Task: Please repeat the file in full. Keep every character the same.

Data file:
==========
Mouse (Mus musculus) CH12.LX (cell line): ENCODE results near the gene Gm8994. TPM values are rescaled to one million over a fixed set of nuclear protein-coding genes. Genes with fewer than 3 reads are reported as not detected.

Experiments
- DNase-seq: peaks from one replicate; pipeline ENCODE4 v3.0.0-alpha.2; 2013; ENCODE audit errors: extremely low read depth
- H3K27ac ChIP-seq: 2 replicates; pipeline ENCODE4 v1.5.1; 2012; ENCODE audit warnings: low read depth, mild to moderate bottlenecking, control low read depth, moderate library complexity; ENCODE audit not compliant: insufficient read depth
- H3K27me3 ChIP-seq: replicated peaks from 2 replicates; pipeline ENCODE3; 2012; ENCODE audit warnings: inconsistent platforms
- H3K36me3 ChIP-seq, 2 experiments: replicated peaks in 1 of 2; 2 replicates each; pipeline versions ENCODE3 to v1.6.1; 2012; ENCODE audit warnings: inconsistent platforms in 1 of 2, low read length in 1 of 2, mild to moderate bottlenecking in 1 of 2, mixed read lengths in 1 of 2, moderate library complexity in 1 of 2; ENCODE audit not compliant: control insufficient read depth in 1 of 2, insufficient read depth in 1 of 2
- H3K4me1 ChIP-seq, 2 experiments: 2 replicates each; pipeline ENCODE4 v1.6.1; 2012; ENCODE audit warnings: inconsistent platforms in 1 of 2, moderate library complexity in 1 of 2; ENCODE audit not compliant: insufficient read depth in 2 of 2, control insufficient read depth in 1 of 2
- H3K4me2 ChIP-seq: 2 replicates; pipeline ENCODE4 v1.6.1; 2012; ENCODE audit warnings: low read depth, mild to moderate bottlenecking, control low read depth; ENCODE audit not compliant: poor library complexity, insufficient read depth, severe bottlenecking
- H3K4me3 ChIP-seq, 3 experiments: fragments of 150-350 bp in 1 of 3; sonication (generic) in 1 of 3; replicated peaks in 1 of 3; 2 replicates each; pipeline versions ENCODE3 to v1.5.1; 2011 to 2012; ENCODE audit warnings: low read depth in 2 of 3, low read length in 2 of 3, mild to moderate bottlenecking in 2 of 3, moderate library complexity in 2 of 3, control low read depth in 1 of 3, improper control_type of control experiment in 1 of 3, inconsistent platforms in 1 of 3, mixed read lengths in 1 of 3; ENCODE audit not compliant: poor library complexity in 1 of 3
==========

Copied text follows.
Mouse (Mus musculus) CH12.LX (cell line): ENCODE results near the gene Gm8994. TPM values are rescaled to one million over a fixed set of nuclear protein-coding genes. Genes with fewer than 3 reads are reported as not detected.

Experiments
- DNase-seq: peaks from one replicate; pipeline ENCODE4 v3.0.0-alpha.2; 2013; ENCODE audit errors: extremely low read depth
- H3K27ac ChIP-seq: 2 replicates; pipeline ENCODE4 v1.5.1; 2012; ENCODE audit warnings: low read depth, mild to moderate bottlenecking, control low read depth, moderate library complexity; ENCODE audit not compliant: insufficient read depth
- H3K27me3 ChIP-seq: replicated peaks from 2 replicates; pipeline ENCODE3; 2012; ENCODE audit warnings: inconsistent platforms
- H3K36me3 ChIP-seq, 2 experiments: replicated peaks in 1 of 2; 2 replicates each; pipeline versions ENCODE3 to v1.6.1; 2012; ENCODE audit warnings: inconsistent platforms in 1 of 2, low read length in 1 of 2, mild to moderate bottlenecking in 1 of 2, mixed read lengths in 1 of 2, moderate library complexity in 1 of 2; ENCODE audit not compliant: control insufficient read depth in 1 of 2, insufficient read depth in 1 of 2
- H3K4me1 ChIP-seq, 2 experiments: 2 replicates each; pipeline ENCODE4 v1.6.1; 2012; ENCODE audit warnings: inconsistent platforms in 1 of 2, moderate library complexity in 1 of 2; ENCODE audit not compliant: insufficient read depth in 2 of 2, control insufficient read depth in 1 of 2
- H3K4me2 ChIP-seq: 2 replicates; pipeline ENCODE4 v1.6.1; 2012; ENCODE audit warnings: low read depth, mild to moderate bottlenecking, control low read depth; ENCODE audit not compliant: poor library complexity, insufficient read depth, severe bottlenecking
- H3K4me3 ChIP-seq, 3 experiments: fragments of 150-350 bp in 1 of 3; sonication (generic) in 1 of 3; replicated peaks in 1 of 3; 2 replicates each; pipeline versions ENCODE3 to v1.5.1; 2011 to 2012; ENCODE audit warnings: low read depth in 2 of 3, low read length in 2 of 3, mild to moderate bottlenecking in 2 of 3, moderate library complexity in 2 of 3, control low read depth in 1 of 3, improper control_type of control experiment in 1 of 3, inconsistent platforms in 1 of 3, mixed read lengths in 1 of 3; ENCODE audit not compliant: poor library complexity in 1 of 3